The death of someone close to us typically releases very personal emotions. Coping with grief is likely to vary considerably from one person to another and from one time to another.
How do I cope with grief?
The very personal nature of grief and bereavement means that there is no right or wrong way to cope with the emotions unleashed, explains guidance published by the NHS.
Our reactions are likely to be most powerful in response to the death of a loved one. Although just the one word “grief” is used to describe the process, it is not just one feeling, but likely to involve a whole jumble of emotions, cautions Cancer Research UK, before it becomes possible to understand and accept your loss.
Nevertheless, there is a general consensus among many experts that the process of grieving typically progresses through a number of identifiable stages:
- many authors, for example, accept that one of the first stages of grief is sheer denial. Even when a death has been foreseen, the event invariably comes as a shock – and one of the ways of simply surviving that shock is to deny its reality;
- you may feel numb, day by day passes in a daze, and you may find yourself tired, exhausted and crying a lot;
- accepting that the loss is real, that the event has happened, may be one of the first steps towards acceptance of the death;
- your response to the intense pain of grief is likely to be deep and seemingly interminable anger;
- feeling that pain and anger, however, may be part of the process of eventual acceptance before it goes away;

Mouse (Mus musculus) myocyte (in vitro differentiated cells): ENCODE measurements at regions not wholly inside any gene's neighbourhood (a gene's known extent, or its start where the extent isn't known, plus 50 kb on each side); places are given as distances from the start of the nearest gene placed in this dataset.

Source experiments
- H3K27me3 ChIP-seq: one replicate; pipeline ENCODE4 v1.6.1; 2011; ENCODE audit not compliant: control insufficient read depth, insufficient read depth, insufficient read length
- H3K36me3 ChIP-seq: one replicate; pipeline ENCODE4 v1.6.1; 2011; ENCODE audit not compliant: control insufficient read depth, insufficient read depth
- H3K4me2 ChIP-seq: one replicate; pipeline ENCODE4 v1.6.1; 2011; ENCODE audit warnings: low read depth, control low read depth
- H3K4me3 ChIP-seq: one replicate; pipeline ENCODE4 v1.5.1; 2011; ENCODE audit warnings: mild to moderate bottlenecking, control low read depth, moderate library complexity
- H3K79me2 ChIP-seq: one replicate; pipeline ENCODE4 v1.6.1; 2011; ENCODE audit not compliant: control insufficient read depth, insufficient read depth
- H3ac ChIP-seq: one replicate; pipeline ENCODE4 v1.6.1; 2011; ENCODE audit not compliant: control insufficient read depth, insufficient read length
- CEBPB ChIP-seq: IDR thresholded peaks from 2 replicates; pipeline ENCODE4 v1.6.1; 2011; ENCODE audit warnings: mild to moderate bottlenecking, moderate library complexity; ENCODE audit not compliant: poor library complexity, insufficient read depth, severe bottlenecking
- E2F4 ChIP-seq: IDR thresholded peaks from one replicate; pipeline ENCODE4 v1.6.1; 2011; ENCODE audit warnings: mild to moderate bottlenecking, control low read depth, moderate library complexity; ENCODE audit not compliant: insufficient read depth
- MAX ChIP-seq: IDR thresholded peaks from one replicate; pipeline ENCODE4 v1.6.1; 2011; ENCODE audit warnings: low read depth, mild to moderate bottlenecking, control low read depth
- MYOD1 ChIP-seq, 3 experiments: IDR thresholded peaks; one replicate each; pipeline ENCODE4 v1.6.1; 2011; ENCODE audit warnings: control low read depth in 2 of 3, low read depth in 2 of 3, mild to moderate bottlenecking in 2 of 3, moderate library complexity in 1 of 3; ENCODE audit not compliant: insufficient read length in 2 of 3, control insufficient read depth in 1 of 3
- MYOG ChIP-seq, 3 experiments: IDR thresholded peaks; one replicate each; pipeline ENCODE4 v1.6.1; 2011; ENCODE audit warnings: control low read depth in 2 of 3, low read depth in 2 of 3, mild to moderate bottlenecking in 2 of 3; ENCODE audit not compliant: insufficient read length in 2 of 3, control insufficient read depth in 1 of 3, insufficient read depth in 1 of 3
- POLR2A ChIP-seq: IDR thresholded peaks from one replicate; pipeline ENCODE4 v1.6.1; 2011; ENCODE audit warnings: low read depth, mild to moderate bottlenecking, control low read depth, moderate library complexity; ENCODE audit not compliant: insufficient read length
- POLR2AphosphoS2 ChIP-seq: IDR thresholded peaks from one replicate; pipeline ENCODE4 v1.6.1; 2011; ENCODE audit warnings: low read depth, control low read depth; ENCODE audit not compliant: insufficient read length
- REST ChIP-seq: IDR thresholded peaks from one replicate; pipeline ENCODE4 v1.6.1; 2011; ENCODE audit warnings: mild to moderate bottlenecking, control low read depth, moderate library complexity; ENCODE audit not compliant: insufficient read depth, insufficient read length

- adjusting to the reality of your loss may also involve a series of what might be called bargains – anything that might help you come around from the feelings of permanent daze;
- for those with a belief, the bargaining might call for some sort of deal with God – “if you let this happen, I will do that” – or a promise to yourself to change your ways in some fashion;
- this may be part of your way of adjusting to a new life in which the loved one is no longer around;
Depression and guilt
- it is not unusual to feel guilty – if there was only something you had done or not done, the loved one might not have died, you might have felt differently about it, or you might even feel guilty about surviving whilst the loved one passed away;
- hand in hand with that guilt is likely to be a profound depression – from which there seems no light at the end of the tunnel;
- accepting your grief is not the same as it having gone away forever – coping with grief means recognising the reality of the death, but also accepting that the way you feel is every bit as real;
- acceptance may mean your recognition that the grief never goes away and at some times of the year might come flooding back in all their raw emotion – such as those interviewed by the BBC on the 25th of December 2017, who describe Christmases without a loved one sharing in the occasion;
- some of the coping mechanisms for this acceptance of your continuing grief include talking to people, not just about how you feel but about the life of the person who has died and the experiences you shared with them;
Coping with grief is an intensely personal experience, and no two people are likely to encounter the same emotions. Recognising some of the stages of bereavement may help you negotiate the pain and suffering that paves the way to an eventual acceptance of living with your grief – and bereavement counselling may help in this process.